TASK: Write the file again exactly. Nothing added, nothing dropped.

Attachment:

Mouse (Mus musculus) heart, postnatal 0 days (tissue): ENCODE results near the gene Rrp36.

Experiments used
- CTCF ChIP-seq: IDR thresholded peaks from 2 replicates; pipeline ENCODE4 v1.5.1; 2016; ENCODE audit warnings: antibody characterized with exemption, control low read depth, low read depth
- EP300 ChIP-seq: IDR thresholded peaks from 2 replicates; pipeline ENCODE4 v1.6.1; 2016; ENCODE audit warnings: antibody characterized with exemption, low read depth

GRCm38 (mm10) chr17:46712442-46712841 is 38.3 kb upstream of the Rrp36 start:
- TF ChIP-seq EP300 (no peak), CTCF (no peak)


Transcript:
Mouse (Mus musculus) heart, postnatal 0 days (tissue): ENCODE results near the gene Rrp36.

Experiments used
- CTCF ChIP-seq: IDR thresholded peaks from 2 replicates; pipeline ENCODE4 v1.5.1; 2016; ENCODE audit warnings: antibody characterized with exemption, control low read depth, low read depth
- EP300 ChIP-seq: IDR thresholded peaks from 2 replicates; pipeline ENCODE4 v1.6.1; 2016; ENCODE audit warnings: antibody characterized with exemption, low read depth

GRCm38 (mm10) chr17:46712442-46712841 is 38.3 kb upstream of the Rrp36 start:
- TF ChIP-seq EP300 (no peak), CTCF (no peak)